The Maha Vir Chakra (MVC) is the second-highest military decoration in India, after the Param Vir Chakra, and is awarded for acts of conspicuous gallantry in the presence of the enemy, whether on land, at sea, or in the air.
Provisions are also made that if any recipient of the Maha Vir Chakra again performs an act of bravery as would have made him or her eligible to receive another Maha Vir Chakra, such further act of bravery is recorded by a Bar to attached to the riband by which the Chakra is suspended, and for every such additional act of bravery, an additional Bar is added. Such Bar or Bars may also be awarded posthumously. For every Bar awarded a replica of the Chakra in miniature is added to the riband when worn alone.
In total, for six times the MVC has been decorated twice to a military personnel of India.
In today article we will remember our military heros and their contribution to our nation………..let’s start………
Colonel Chewang Rinchen
He was from Ladakh and the youngest ever recipient of Maha Vir Chakra. He joined Nubra Guards in 1948 at the age of 17 and served alongside with Indian army in the 1947 Indo-Pak war.
He had trained local militia unit of 28 youths and with Indian Army fought at the height of 17000 feet in Nubra valley with enemies. For his bravery, resourcefulness and leadership, he was decorated with MVC.
In 1964 he got permanent commission in Indian Army as a second lieutenant in Ladakh scouts.
He again served in 1971 Indo-Pak war and captured the strategic Chalunka Complex of enemy defences in Partappur sector and won the Battle of Turtuk.
The Chalunka complex was heavily fortified with men, mines, and wire obstacles. But in his inspiring leadership, his men successfully captured it.
Turtuk is a small village in northernmost Ladakh, located only 2.5 km from LOC. Turtuk was under Pakistani control till 1971, it has strategic significance as it is a gateway to the Siachen glacier and Colonel Renchen with his team successfully won Turtuk for India.
For his inspiring leadership role in the war, he was again decorated with a Bar to MVC. In 2019 Defense Minister Rajnath Singh inaugurated the Col Chewang Rinchen Setu, India’s highest altitude all-weather permanent bridge, in eastern Ladakh just 45 km from the border with China.
Major General Rajinder Singh
He joined British Indian army in 1932 as sepoy and got commissioned in 1938 as a second lieutenant after passing from IMA, Dehradun. He had also served during World War 2.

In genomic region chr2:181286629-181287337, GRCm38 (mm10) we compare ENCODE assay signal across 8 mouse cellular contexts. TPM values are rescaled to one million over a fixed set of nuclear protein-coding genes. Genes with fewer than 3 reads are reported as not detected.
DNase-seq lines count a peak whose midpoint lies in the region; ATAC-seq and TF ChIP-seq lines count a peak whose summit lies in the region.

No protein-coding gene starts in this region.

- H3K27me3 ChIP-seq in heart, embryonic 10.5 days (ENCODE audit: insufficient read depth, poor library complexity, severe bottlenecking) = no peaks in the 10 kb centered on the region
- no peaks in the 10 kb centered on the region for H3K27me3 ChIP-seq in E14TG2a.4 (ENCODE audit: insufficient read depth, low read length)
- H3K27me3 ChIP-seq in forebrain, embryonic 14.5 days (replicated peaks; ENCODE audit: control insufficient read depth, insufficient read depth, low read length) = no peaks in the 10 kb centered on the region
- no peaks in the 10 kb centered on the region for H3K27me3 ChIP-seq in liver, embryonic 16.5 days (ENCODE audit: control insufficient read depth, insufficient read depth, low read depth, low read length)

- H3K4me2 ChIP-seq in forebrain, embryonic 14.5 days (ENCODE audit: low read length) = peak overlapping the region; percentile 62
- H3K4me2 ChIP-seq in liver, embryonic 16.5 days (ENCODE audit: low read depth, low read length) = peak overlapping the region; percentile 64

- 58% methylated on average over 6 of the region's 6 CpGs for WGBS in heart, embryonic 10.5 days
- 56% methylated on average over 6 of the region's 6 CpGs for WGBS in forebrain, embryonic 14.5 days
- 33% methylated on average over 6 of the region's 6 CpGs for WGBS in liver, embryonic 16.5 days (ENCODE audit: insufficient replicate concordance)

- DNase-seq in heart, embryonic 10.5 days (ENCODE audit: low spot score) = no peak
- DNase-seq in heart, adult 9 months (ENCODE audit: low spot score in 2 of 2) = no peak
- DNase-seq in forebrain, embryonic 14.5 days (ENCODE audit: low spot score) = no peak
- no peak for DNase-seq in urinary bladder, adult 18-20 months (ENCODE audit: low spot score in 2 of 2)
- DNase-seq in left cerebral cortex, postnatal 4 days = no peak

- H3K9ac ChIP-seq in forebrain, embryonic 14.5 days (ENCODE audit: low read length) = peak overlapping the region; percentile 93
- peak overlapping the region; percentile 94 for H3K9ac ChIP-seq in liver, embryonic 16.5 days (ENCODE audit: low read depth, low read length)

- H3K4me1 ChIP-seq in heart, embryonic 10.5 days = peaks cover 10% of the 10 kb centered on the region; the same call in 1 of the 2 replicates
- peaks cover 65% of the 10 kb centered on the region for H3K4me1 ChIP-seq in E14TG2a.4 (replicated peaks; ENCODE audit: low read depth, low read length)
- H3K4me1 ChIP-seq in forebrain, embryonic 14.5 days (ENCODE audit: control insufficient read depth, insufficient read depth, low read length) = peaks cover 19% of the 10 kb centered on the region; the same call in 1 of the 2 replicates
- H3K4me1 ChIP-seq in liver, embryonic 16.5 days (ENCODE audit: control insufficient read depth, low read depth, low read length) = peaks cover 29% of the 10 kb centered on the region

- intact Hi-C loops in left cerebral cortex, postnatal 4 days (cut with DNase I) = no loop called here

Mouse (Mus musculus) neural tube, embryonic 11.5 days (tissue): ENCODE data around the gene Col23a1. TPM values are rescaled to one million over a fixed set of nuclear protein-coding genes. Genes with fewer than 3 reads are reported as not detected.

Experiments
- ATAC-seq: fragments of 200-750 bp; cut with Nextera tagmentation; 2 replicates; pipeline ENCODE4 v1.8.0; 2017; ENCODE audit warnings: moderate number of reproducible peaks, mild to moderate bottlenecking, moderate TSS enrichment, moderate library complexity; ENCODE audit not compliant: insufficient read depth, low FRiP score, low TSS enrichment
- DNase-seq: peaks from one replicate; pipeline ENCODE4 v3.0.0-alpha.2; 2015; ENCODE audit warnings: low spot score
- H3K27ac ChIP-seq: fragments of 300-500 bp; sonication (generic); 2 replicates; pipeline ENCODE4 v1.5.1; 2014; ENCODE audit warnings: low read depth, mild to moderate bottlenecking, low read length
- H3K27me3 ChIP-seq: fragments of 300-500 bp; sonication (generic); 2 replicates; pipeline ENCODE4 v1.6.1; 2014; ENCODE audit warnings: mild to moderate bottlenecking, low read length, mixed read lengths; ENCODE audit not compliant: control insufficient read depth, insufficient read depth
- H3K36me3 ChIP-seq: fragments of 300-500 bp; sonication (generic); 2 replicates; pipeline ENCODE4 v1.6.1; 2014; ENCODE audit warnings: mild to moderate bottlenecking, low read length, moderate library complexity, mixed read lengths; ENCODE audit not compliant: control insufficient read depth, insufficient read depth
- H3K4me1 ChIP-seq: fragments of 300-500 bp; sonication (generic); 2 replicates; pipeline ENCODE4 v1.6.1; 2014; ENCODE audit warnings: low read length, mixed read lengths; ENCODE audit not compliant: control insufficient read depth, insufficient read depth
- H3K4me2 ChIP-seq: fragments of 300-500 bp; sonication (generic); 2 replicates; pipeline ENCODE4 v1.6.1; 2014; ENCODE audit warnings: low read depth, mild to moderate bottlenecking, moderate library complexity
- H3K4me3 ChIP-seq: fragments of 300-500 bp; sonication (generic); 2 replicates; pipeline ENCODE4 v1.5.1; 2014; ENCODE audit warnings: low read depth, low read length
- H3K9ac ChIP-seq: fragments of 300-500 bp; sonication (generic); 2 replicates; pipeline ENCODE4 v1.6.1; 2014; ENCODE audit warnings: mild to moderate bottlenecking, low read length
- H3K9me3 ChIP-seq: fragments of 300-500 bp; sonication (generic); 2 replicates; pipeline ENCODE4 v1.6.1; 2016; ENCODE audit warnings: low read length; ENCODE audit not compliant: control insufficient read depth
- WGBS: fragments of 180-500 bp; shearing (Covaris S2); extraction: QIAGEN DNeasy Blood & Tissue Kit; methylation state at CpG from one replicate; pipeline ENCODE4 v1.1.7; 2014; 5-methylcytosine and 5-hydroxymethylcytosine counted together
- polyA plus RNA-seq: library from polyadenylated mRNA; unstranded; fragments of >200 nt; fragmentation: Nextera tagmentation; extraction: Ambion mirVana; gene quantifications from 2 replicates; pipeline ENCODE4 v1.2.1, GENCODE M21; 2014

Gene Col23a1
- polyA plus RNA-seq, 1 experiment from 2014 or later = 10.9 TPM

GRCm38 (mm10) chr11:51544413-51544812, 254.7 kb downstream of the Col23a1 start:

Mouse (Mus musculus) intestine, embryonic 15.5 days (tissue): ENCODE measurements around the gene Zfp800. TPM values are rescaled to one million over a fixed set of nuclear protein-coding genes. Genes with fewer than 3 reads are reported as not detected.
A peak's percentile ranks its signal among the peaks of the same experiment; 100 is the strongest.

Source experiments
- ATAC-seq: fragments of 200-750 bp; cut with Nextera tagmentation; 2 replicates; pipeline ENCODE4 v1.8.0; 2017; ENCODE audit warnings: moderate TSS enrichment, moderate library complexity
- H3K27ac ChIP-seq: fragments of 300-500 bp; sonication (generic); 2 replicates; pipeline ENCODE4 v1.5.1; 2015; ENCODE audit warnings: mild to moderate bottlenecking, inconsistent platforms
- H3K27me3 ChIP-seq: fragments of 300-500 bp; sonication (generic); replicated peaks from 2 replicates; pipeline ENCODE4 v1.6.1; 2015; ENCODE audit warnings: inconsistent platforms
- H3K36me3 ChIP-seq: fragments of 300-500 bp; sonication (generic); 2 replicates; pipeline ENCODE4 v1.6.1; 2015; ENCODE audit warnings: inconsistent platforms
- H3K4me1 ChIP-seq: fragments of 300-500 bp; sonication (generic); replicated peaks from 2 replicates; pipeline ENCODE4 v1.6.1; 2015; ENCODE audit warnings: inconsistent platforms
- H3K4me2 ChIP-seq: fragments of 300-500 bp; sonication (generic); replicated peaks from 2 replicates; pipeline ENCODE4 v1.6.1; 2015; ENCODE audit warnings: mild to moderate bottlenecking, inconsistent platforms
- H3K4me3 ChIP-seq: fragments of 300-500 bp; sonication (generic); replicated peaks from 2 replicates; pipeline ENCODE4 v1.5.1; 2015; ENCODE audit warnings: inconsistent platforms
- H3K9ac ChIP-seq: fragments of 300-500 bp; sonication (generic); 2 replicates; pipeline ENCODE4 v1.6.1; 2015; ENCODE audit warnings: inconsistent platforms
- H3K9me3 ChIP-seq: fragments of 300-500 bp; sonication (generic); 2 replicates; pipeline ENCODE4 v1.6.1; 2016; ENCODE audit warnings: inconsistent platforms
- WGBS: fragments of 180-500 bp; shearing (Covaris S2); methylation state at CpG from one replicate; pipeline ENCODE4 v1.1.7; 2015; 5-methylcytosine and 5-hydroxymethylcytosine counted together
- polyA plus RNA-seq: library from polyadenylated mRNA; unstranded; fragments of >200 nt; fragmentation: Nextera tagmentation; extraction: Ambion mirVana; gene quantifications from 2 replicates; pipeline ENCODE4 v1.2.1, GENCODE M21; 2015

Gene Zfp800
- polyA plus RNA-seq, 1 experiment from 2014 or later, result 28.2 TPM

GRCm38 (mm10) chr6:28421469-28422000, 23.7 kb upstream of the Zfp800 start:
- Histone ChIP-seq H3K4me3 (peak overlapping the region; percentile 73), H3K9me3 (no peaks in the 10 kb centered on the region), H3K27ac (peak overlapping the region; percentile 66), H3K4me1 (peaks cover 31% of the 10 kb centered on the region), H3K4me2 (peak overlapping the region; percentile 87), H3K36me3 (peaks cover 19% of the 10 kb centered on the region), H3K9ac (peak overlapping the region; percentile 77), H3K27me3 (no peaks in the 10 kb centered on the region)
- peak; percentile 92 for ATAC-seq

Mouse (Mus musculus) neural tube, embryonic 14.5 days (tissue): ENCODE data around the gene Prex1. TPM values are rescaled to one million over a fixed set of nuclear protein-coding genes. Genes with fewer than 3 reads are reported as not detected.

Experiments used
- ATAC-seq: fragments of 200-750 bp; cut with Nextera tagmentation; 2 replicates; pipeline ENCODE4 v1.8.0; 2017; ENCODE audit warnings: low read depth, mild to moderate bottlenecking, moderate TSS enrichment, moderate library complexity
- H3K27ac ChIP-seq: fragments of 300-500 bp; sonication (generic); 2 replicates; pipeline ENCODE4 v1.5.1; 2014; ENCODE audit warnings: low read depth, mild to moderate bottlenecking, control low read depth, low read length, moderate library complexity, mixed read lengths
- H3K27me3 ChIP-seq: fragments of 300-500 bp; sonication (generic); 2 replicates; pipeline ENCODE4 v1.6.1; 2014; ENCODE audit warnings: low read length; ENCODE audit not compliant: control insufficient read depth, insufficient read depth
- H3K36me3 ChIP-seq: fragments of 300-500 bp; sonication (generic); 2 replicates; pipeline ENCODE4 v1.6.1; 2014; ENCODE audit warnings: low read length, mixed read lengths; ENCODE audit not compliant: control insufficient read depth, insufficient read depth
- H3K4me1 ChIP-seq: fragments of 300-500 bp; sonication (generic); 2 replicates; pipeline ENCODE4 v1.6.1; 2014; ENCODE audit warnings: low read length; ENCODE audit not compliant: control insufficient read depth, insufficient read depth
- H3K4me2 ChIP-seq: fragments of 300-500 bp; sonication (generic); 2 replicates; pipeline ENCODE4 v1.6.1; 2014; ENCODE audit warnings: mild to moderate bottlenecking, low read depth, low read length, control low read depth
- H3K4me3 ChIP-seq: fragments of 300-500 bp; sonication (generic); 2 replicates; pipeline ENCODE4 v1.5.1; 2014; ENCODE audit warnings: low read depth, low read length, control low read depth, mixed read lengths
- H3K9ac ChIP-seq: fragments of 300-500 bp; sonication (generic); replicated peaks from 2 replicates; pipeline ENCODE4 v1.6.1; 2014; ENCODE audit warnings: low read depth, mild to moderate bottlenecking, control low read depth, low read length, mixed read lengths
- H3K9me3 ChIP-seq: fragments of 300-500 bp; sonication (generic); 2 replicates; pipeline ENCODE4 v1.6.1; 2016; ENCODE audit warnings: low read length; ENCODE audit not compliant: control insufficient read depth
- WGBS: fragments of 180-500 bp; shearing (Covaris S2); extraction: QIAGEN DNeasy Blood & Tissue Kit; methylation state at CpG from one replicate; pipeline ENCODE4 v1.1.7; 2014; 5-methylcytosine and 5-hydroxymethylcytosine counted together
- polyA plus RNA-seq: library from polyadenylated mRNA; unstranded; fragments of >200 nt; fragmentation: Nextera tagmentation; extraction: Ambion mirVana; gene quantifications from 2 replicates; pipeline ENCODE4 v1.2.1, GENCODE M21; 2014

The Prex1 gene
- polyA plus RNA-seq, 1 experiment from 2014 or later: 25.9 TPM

He opted to join the Indian Army upon the partition of India in 1947. He commanded the 7th Light Cavalry from September 1947 to May 1949.
During the Indo-Pakistani War of 1947, he displayed outstanding leadership during the advance and capture of Jhangar (Operation Bison). When nobody could’ve ever imagined that the tanks could be deployed at high altitudes, Rajinder Singh led the Indian tanks on the Zoli La and cleared the road to Ladakh during the Kashmir Operation in 1948.
During Indo-Pakistani War of 1965, during he was GOC of the 1st Armoured Division. Under his leadership 1st Armoured Division had participated in world’s largest tank battle i.e. Battle of Phillora.
The Battle of Phillora was a tank battle fought during the Indo-Pakistani War of 1965. It commenced on 10 September 1965, when the Indian 1st Armoured Division, with four armoured regiments and supporting forces under command, attacked positions in the Sialkot sector held by the Pakistani 6th Armoured Division.
After three days the Pakistanis withdrew with the loss of 66 tanks. The Indians admitted to the loss of 6 Centurions.
For his bravery, leadership and courage in face of enemy, he was decorated with MVC twice.
Wing Commander Jag Mohan Nath
He joined IAF as a pilot in 1950. He was the first person to be decorated with MVC twice, first for his role during the 1962 war and second for his role in the 1965 war.
He was from 106 Squadron of IAF, which was armed with Canberra bombers. His Squadron was involved in strategic Aerial Photographic Reconnaissance missions. Canberra airplanes were used all over the border to survey and update the maps.
Before starting of the 1962 war, his missions proved immensely useful to learn everything about the Chinese military build-up on the Tibetan plateau. He flew numerous reconnaissance sorties all over the Himalayan and Tibetan plateau. He also conducted many sorties over Chinese territories. He was the first person to conclude that China had No Air Force and proper Air Defence System during 1962. According to him, the fate of the India-China War could have been totally different, if India had used its air force.
Also read: China and Wars It Is Likely To Fight
During the 1965 war, his photographic reconnaissance missions provided crucial information about Operation Gibraltar of Pakistan. With his inputs, our army successfully suppressed Pakistani plans. His missions let the army know what was going on, on the other side of the border, how the Pakistanis were progressing.
The unescorted missions, which were in the nature of reconnaissance, entailed flying long distances over the enemy territory and well-defended airfields and installations during daylight. Nath was fully aware of the risk he was running on each of these missions. Still, he chose to undertake the risky missions himself.